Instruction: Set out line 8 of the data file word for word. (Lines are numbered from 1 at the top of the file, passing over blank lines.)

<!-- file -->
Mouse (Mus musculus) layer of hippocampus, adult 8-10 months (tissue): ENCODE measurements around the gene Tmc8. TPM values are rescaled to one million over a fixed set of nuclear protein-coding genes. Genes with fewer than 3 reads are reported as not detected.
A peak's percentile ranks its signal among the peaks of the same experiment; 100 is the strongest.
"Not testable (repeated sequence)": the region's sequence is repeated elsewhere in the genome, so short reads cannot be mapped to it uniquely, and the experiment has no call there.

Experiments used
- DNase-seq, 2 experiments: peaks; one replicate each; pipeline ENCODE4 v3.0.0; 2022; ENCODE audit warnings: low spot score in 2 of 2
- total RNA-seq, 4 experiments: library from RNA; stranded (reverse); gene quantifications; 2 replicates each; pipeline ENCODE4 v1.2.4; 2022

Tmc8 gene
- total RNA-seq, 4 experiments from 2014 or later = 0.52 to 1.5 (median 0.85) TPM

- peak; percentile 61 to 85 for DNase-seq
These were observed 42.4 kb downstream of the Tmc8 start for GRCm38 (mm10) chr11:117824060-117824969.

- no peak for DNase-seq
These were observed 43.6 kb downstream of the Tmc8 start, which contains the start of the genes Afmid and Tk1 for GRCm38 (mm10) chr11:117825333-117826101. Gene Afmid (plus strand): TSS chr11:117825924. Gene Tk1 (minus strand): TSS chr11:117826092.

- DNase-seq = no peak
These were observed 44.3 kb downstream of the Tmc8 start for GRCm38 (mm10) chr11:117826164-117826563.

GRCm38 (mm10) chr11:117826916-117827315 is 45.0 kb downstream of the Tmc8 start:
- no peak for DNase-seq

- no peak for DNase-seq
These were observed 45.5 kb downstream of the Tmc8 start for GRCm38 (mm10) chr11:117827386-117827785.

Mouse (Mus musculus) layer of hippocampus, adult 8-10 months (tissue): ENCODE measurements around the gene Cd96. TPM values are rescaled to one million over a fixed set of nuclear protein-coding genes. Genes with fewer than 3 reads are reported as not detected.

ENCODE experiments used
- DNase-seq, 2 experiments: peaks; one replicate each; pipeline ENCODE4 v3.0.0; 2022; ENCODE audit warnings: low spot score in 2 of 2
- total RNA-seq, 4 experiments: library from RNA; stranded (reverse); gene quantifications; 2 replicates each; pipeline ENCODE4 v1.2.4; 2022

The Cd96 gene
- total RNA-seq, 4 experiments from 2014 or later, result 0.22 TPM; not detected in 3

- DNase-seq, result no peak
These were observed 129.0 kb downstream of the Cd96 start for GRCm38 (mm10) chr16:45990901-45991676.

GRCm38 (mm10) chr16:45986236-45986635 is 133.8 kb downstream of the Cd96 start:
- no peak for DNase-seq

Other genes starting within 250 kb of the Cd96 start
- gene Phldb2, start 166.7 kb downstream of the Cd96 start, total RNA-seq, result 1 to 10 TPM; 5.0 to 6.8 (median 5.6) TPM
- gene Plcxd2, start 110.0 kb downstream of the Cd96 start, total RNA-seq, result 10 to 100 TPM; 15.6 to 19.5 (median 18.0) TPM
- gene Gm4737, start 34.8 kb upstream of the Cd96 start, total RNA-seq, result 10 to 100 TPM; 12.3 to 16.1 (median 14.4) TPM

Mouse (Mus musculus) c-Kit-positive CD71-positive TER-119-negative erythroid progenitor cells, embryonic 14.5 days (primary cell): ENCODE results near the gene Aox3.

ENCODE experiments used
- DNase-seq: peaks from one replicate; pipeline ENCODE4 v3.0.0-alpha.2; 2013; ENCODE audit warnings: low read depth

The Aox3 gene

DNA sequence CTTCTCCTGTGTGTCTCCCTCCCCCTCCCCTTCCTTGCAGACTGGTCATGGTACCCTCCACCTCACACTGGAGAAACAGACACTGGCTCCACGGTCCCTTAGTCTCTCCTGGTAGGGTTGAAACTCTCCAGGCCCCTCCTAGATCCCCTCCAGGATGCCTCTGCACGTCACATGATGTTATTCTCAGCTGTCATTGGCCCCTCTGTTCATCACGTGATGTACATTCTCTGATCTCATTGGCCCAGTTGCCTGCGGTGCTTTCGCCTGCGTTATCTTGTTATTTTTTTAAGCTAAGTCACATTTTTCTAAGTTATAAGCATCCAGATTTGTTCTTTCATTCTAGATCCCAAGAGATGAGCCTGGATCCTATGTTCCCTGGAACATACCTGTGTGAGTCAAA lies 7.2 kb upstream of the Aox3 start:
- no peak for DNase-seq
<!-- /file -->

- total RNA-seq, 4 experiments from 2014 or later = 0.52 to 1.5 (median 0.85) TPM